By the first day of spring-term classes on April 6, most of Carleton’s dining hall and bookstore staff members had been placed on unpaid leave until further notice. While Carleton has assured all employees that their jobs are not in danger, these workers are employees of Bon Appétit and Barnes and Noble, respectively, meaning that Carleton leadership did not have control over their employment.
Over 75 Bon Appétit employees have temporarily lost their jobs as a skeletal staff of about 20 workers continues to serve students on campus, said Director of Operations Eric Rasmussen.
The understanding between Bon Appétit and furloughed employees is that they will eventually be able to return to their jobs at the rate of income they’d had when they left. “Bon Appétit is prepared as well as anyone in our industry to weather this storm,” said Rasmussen, “But no one can predict the future in these uncertain times.” He did not rule out the possibility of a more permanent downsizing.
“I haven’t really thought about the future,” said Aleka Pitsavas, who worked at Sayles Café until she was placed on leave. Pitsavas said she has been able to get unemployment insurance in the time since.
“Hopefully something good will come of this. I try to stay positive, but sometimes it’s hard,” Pitsavas said.
To determine which employees were given the option to keep their job on campus, Bon Appétit relied on the rankings of seniority within the International Union of Operating Engineers (IOUE), of which all long-term employees are members.
“Hopefully something good will come of this. I try to stay positive, but sometimes it’s hard.”
IUOE is usually a key part of the relationship between Bon Appétit employees, the company, and the College. According to IUOE representative Scott Marsyla, everyone has been holding up their ends of the bargain in light of all the sudden and drastic changes to working life that COVID-19 has brought. The main support that IUOE is providing to members during this time is being a resource for questions members may have because “it is up to the individual member to apply for government unemployment benefits,” Marsyla said.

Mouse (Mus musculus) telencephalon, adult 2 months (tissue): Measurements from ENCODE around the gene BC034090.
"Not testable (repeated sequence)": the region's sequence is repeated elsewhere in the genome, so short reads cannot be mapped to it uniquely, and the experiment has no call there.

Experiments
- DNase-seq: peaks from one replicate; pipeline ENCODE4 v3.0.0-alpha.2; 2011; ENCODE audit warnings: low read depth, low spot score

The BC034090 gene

Across the Sayles Great Space, the bookstore is empty except for store manager Whitney Baumgard. Without her usual team of two associates and several student workers, Baumgard has been handling the bulk of student textbook orders for the term by herself.
“Being a retail establishment, if there aren’t customers here, there’s just not a need,” Baumgard said of the recent furlough decision.
Placing employees on temporary unpaid leave was a decision from Barnes and Noble’s corporate management group, but Carleton has stepped in to offset the financial difficulties unemployed workers face. The college will reimburse furloughed employees for the health insurance premium payments that they will miss during this time once they come back to work, so that they do not have to accept a reduced paycheck then.
“That was not expected by any means and I was very excited that they were going to do that,” Baumgard said.
Aside from concerns over her own health as she continues to work on campus and the wellbeing of her coworkers—who, she says she calls several times a week for check-ins—the biggest thing looming in Baumgard’s mind, as in everyone’s, is “the giant question mark that nobody has the answer to: when will it end?”